Linux Market Share Passes 1%!!

NetApplications’ hitslink.com just released their april market share stats and linux passed 1% for the first time ever.

Here is a plot of the linux market share for the past several years based on hitslinks’ stats:

screenshot13

1 in 100 desktops/laptops is now linux according to hitslink.  Hurray.  While this number may be a low estimate due to linux users visiting different sites or hiding their browser identity, the main thing to take away from this is the trend: up!  Over 300% in just a few years.

73 thoughts on “Linux Market Share Passes 1%!!

  1. That’s not bad. There are reports that the data consulted was actually flawed with a lot of false negatives–that the number of Linux-based desktops was actually higher than that which is reported. Even so it seems the rate of Linux use is increasing: We had an increase of .1% overall per year (2005 & 2006) to start with, 2007 doubled that rate for .2% per year. 2008 doubled the 2007 rates for .4% per year. 2009 has gotten another .2% during about four months, which means we can likely project a .6% increase for the remainder of the year as a conservative estimate.

    Rock on!

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  2. That means roughly 16,281,955 people use GNU/Linux if the website http://www.internetworldstats.com/stats.htm is right about the total number of Internet users in the world.

    Anybody want to sell a $10 game to at least half of the GNU/Linux users out there? That might make a little bit of money… about $81,409,775

    Anyone care to take all the GNU/Linux users out to lunch?

    Break the glass… Free yourself… Use GNU/Linux.

    Shannon VanWagner
    humans enabled

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  3. The world percentage is much higher since this are too US based (english sites mostly), which is where Linux adoption is lower… Europe has a much higher percentage and the rest of the world even higher.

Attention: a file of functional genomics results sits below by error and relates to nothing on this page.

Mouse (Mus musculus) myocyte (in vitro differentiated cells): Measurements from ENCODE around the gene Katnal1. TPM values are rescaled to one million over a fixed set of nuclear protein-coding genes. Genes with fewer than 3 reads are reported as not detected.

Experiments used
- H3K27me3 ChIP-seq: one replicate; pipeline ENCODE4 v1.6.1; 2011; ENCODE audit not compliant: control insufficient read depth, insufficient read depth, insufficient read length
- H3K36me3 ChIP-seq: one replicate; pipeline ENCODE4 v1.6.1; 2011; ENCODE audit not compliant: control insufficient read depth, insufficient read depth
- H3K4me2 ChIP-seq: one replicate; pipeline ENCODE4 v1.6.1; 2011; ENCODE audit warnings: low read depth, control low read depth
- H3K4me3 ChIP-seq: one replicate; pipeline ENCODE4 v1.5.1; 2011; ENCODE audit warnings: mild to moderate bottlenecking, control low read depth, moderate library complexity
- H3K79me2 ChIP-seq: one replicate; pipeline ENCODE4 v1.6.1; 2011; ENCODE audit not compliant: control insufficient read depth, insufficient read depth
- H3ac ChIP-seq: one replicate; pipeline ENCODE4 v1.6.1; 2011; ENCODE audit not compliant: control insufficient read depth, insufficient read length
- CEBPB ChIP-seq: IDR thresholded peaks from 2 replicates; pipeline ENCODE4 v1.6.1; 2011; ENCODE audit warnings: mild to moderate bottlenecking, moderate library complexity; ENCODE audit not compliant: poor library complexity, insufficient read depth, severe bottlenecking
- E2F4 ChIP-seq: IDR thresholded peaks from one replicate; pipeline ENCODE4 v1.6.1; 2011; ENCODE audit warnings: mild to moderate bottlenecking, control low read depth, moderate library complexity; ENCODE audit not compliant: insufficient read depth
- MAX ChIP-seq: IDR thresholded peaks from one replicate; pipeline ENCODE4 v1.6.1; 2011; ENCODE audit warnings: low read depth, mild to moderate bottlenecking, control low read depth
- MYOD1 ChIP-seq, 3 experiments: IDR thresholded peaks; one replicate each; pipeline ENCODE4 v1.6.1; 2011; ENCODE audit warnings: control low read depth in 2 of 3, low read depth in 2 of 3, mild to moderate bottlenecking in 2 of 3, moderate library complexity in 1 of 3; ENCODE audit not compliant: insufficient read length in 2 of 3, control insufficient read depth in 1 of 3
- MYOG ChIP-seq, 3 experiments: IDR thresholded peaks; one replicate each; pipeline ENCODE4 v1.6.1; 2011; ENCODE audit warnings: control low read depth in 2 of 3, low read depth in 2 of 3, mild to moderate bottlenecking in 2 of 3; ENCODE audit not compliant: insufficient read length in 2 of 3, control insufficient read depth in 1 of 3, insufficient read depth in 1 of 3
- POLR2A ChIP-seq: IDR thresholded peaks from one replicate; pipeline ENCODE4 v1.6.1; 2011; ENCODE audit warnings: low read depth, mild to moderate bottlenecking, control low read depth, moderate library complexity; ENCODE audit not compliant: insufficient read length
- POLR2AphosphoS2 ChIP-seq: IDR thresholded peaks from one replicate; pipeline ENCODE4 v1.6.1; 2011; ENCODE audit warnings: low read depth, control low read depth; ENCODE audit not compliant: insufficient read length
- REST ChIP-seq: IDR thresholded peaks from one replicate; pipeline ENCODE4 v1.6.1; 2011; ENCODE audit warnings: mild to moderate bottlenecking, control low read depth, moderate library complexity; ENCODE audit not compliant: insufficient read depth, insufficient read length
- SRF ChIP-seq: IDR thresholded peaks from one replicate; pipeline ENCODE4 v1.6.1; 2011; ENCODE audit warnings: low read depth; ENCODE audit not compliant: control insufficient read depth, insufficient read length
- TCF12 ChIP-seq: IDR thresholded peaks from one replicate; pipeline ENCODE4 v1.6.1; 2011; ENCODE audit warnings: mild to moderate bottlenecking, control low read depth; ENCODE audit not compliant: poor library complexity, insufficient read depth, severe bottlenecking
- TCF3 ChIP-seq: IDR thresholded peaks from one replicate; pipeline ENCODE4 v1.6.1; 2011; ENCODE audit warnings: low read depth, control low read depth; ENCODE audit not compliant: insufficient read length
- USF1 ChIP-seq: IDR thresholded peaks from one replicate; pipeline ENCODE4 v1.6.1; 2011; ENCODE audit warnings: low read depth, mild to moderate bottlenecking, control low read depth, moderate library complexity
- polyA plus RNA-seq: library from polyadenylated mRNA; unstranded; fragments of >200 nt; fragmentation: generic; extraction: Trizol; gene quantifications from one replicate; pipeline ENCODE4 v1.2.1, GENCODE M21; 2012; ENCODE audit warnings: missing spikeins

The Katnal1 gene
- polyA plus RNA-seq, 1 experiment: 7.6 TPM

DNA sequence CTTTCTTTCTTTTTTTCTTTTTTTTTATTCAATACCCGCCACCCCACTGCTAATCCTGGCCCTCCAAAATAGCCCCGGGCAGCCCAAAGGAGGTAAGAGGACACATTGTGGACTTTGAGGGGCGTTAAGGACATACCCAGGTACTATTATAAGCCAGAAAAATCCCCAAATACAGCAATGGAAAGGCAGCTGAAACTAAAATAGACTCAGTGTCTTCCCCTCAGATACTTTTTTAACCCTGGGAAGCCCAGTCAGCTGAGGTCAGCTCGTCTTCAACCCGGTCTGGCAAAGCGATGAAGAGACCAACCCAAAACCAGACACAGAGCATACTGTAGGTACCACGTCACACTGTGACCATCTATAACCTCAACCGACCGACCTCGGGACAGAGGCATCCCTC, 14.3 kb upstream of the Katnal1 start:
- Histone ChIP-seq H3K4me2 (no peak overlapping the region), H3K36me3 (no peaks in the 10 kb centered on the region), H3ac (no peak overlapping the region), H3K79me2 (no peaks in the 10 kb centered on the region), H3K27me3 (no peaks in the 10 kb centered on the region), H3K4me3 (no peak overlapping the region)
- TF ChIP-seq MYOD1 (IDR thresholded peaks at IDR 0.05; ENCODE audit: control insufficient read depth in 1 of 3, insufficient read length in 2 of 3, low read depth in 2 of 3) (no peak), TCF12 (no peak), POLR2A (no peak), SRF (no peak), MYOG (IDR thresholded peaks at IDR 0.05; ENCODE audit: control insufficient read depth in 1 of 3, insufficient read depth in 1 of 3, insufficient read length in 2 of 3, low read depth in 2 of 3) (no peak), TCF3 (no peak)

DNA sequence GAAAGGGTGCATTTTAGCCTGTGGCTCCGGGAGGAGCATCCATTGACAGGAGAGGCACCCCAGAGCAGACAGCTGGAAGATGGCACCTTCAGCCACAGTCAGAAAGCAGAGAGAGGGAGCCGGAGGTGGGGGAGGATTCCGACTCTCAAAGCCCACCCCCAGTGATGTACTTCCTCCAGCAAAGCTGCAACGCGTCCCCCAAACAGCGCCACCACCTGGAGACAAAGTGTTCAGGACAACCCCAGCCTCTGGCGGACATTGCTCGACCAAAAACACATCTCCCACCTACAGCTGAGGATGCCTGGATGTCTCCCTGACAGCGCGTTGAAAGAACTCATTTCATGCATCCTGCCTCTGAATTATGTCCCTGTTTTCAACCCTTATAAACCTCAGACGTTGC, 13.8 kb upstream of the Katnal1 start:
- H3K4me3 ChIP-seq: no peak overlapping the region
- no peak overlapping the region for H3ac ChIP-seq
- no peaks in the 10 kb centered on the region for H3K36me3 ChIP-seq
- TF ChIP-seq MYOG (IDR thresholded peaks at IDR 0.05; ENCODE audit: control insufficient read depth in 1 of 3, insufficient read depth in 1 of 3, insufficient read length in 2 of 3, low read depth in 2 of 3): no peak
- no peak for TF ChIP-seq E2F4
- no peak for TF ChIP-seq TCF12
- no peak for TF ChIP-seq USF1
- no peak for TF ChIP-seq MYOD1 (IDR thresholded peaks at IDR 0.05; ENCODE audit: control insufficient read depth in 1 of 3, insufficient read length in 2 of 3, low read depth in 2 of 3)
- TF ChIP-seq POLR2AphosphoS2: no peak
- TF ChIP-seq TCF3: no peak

Anyway this is good news.

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  4. @El Mono Jojoy – Linux does support your DVB-T board though your DVB-T board may not support Linux. It is up to your board manufacturer to make a driver for Linux not the other way around. Microsoft doesn’t make drivers for your board either. if you want to complain it the board manufacturer you should complain to.

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  5. Agung Prastowo’s Blog» Blog Archive » Berkeley Linux Users Group » Blog Archive » Linux Market Share … says:

    […] See original here:  Berkeley Linux Users Group » Blog Archive » Linux Market Share … […]

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  6. […] ¡Este 2009 es realmente el año de Linux! Quizás no sea para tanto, pero la tendencia es clara. Linux se está haciendo más popular en computadoras de escritorio, a comparación con su absoluto dominio en servidores, es toda una sorpresa. […]